The Committee noted that effective development and trade policy have become increasingly intertwined. They emphasized the importance of trade to development, poverty alleviation, and sustained global economic recovery. Ministers also emphasized that the next round of trade negotiations needed to deliver early and substantial benefits for developing and transition countries, in particular for the least developed countries. This would require improved market access and further reducing barriers to trade. They stressed that if developing and transition countries are to use the international trading system effectively to promote growth and reduce poverty, they will need to become active partners in the next round of trade negotiations. Ministers welcomed the commitment of the new Director-General of the World Trade Organization (WTO), Mike Moore, to achieve this goal and urged the World Bank, the IMF, the WTO, the United Nations Conference on Trade and Development, and other agencies to help developing and transition countries build their capacity to participate in further rounds of negotiations. The Committee called on the World Bank, the IMF, and the WTO to cooperate with other parties in developing effective programs of capacity building for trade, including through the Integrated Framework for Trade-Related Technical Assistance for the Least Developed Countries. The Bank, in particular, could provide financial and technical support to improve trade-related infrastructure and institutions, helping to build capacity in domestic institutions involved in trade policy and negotiations, and undertaking research on trade barriers to developing countries’ exports.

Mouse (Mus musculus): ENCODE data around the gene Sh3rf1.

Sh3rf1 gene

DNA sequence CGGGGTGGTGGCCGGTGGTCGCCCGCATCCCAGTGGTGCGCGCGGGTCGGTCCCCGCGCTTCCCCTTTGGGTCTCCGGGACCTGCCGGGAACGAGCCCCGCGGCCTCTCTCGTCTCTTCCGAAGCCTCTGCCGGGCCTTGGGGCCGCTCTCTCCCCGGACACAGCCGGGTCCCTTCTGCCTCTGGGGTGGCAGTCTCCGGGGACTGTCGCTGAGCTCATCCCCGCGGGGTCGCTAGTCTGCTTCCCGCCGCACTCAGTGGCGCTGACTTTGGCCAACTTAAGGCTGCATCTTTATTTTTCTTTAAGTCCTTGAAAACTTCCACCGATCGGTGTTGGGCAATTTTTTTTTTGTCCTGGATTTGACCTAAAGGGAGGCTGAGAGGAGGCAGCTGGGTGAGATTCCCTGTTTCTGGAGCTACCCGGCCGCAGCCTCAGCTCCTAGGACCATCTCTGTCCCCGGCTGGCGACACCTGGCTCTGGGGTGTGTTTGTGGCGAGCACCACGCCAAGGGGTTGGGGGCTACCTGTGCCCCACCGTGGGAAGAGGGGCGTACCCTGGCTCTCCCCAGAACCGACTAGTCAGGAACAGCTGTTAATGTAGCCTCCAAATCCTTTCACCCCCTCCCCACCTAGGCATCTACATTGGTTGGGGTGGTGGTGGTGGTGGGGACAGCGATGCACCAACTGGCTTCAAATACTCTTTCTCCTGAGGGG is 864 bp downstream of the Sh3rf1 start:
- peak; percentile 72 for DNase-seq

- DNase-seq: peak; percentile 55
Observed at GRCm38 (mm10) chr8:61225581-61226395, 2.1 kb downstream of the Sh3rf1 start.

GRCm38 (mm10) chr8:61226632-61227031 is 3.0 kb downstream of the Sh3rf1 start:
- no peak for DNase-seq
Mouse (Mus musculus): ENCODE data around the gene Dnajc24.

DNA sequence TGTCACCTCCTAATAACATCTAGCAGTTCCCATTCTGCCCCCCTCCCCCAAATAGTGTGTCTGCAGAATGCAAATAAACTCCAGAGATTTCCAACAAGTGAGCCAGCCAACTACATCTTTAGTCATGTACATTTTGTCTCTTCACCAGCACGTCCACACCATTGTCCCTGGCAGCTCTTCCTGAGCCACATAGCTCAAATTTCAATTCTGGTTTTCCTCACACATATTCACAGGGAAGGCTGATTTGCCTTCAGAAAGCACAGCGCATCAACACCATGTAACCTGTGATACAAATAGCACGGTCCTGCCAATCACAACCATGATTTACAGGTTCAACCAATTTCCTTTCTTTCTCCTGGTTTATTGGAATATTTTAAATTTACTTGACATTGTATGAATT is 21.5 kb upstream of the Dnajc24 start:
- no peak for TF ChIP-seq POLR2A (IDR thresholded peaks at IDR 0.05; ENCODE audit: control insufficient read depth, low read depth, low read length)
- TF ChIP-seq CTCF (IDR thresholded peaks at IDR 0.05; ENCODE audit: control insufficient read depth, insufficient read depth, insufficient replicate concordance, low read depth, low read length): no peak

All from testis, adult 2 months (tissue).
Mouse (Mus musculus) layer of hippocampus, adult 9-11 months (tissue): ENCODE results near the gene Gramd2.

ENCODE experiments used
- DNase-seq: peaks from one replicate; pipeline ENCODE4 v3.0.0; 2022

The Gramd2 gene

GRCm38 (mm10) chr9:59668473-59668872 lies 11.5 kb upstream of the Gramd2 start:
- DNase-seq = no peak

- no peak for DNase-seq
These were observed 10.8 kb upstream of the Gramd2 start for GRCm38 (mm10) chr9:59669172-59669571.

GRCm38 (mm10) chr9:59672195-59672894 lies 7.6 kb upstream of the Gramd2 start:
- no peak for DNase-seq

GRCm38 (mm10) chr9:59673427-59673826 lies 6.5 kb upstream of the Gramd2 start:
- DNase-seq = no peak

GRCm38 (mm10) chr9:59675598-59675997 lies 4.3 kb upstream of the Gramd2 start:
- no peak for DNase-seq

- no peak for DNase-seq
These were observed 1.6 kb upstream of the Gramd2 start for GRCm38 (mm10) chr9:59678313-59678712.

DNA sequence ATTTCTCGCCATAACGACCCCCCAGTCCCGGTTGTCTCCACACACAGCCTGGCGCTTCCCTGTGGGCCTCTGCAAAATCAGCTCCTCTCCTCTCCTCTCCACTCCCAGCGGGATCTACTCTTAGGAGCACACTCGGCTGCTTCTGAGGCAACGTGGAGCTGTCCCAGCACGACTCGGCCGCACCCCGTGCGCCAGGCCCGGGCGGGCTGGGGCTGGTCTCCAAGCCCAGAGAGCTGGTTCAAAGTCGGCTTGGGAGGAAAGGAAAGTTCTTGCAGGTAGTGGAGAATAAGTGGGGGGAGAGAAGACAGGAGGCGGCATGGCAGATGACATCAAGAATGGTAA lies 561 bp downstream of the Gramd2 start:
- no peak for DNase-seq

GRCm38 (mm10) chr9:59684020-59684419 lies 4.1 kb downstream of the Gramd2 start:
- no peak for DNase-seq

International financial architecture